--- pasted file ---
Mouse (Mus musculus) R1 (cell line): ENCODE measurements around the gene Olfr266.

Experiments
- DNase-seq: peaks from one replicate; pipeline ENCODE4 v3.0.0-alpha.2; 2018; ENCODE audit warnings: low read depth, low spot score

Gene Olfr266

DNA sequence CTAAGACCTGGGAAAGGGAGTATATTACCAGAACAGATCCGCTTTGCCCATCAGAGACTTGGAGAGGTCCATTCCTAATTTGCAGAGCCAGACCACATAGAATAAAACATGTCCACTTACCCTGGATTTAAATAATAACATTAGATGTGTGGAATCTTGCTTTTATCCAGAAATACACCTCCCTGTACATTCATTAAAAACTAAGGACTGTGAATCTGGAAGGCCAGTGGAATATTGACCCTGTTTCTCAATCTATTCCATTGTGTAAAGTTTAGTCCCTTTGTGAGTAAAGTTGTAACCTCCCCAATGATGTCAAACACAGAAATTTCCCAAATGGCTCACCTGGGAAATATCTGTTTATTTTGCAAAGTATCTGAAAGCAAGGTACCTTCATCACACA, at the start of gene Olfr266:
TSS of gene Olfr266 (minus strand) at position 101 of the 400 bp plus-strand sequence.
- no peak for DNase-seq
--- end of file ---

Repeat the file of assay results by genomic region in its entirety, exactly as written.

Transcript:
Mouse (Mus musculus) R1 (cell line): ENCODE measurements around the gene Olfr266.

Experiments
- DNase-seq: peaks from one replicate; pipeline ENCODE4 v3.0.0-alpha.2; 2018; ENCODE audit warnings: low read depth, low spot score

Gene Olfr266

DNA sequence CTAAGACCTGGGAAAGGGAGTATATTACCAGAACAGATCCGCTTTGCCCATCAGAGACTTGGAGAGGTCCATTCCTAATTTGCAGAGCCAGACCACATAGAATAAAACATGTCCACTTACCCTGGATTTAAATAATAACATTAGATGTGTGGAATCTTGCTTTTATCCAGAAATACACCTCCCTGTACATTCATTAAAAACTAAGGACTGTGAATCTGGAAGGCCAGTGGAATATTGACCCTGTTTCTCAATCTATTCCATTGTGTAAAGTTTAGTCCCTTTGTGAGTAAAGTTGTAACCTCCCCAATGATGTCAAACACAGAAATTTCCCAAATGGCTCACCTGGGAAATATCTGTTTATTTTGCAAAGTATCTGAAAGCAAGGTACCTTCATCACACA, at the start of gene Olfr266:
TSS of gene Olfr266 (minus strand) at position 101 of the 400 bp plus-strand sequence.
- no peak for DNase-seq